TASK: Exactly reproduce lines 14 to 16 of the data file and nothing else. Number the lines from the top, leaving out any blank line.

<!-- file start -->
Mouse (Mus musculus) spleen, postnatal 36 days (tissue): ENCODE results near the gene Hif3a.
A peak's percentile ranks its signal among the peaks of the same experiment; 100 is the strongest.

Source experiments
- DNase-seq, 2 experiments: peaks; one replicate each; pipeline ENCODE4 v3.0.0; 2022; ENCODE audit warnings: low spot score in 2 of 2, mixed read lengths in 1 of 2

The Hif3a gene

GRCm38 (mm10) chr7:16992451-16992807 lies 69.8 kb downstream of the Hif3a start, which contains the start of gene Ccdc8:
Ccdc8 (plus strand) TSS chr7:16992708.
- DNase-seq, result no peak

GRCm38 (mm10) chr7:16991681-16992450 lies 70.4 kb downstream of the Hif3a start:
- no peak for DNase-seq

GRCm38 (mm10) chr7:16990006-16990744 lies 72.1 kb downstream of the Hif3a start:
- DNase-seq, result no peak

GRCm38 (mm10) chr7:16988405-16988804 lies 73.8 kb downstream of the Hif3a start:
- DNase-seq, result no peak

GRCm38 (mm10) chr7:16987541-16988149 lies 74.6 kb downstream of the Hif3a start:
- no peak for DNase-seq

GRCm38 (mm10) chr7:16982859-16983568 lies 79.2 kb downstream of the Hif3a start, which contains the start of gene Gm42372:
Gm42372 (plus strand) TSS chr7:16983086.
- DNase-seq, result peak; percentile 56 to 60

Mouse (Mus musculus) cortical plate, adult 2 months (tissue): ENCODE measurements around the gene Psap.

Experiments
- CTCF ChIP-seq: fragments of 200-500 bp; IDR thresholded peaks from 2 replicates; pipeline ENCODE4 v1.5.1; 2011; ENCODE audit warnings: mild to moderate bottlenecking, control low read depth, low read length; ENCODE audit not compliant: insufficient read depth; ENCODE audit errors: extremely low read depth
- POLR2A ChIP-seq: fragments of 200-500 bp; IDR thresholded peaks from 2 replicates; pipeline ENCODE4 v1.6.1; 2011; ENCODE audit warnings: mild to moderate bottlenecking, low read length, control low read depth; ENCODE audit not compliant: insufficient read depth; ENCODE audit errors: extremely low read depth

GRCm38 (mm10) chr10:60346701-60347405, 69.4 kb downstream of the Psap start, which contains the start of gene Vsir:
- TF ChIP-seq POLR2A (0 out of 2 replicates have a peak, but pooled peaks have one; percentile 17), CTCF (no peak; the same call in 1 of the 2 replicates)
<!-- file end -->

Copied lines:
- DNase-seq, result no peak

GRCm38 (mm10) chr7:16987541-16988149 lies 74.6 kb downstream of the Hif3a start:
- no peak for DNase-seq